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Food Stories: Part 1.

Food is fuel, but it's so much more than that for all of us. It's a memory, aroma and comfort, hardship, it's family and sometimes empty cupboards and not being able to fill a whole plate. This is the first of many food stories we'll be sharing. By getting to know individual and communal stories around food and what food means to each of us, we can better understand how to address needs.

Through my work here at PR Food Center, I've had a lot of time to reflect on food, where it comes from, how it gets to our pantries, and nourishes our bodies (and even our souls!). I have realized how much food has shaped my life, and how I am teaching my kids about food.

I grew up in Metro Detroit. My mom was born and raised on a dairy farm in Mid-Michigan, and my dad was a Detroit native who loved nature and spent a lot of time immersing himself in his love of nature and hunting. I spent my summer vacations working and playing at both my grandparents and Aunt's dairy farms. We spent our days milking cows, baling hay, planting and caring for a vegetable garden, selling sweet corn in a road side stand, and going out to orchards and even the woods to collect fruits to can and "put up" for winter.

Food was a huge part of our summer. My mom always planted a large garden, filled with cucumbers, zucchini, tomatoes, potatoes, beans, and so many other wonderful veggies. I used to love heading out the garden and picking tomatoes--warm from the sun and fresh off the vine and take a big bite into and feel the warm juices squirt out everywhere and dribble down my chin. And my mom's tomato and cheese sandwiches were the best!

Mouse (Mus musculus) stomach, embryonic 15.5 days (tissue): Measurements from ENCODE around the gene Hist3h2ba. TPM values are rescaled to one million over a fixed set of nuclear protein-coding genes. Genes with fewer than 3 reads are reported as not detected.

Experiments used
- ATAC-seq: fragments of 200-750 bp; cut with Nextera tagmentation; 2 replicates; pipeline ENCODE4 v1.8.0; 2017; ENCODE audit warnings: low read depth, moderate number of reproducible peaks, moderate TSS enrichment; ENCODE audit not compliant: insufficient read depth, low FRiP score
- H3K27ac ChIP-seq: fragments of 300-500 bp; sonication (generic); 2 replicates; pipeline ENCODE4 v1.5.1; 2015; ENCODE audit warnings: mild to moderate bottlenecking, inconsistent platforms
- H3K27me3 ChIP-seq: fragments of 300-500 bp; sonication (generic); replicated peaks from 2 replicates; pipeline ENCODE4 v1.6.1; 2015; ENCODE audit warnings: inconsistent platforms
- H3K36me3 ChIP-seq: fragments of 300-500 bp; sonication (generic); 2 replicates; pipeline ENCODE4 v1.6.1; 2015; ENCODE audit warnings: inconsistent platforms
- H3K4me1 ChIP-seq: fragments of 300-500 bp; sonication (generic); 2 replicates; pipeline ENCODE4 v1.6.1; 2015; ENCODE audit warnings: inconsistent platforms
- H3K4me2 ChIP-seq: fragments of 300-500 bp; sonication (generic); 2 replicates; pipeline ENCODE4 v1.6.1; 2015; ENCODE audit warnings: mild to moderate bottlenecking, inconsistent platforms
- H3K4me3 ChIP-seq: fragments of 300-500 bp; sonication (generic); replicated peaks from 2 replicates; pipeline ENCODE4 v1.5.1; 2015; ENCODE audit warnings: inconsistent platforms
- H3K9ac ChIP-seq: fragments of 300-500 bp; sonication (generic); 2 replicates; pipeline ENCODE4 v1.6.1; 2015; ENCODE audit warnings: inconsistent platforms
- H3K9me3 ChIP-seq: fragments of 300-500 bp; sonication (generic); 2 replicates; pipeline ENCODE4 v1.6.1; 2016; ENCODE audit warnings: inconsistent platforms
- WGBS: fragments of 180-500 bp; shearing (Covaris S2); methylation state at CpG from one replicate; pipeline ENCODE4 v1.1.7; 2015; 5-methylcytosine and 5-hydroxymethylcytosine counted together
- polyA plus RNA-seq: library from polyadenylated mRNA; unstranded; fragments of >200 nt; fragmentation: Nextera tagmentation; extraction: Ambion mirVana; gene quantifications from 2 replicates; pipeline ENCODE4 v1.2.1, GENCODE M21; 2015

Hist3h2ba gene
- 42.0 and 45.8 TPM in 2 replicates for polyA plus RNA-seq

Somehow, my family made it fun to work. We worked hard; 3 families packing in to cars and driving off to pick bushels of peaches, cherries, apples, blackberries, and coming back and setting up stations to clean and prepare the fruit to can (preserve in mason jars and seal them in hot water baths). Days and days of pickling cucumbers, dilly beans, stewing tomatoes, and so much more!

"Magic Beans" purple pole beans

Today, I grow my own garden with my two children, Jasper and Lilly, much the way my mom did when I was a kid. We make our own jams, pickles, and dilly beans. Our favorite vegetables are "rainbow carrots" (carrots that are purple, yellow, orange, and red), and "magic beans" (pole beans that grow purple and turn green when cooked).

Rainbow Carrots

Where am I going with this story and reminiscing about my childhood? I'm thinking about local foods, sustainable food sources, and how we feed ourselves body and soul. I've spent the last year trying to help my community gain access to good, healthy, nutritious foods--no matter their income level.

We want to hear your stories as we are continue our mission to improve food security in the Piscataquis region by connecting people with healthy sources of food.

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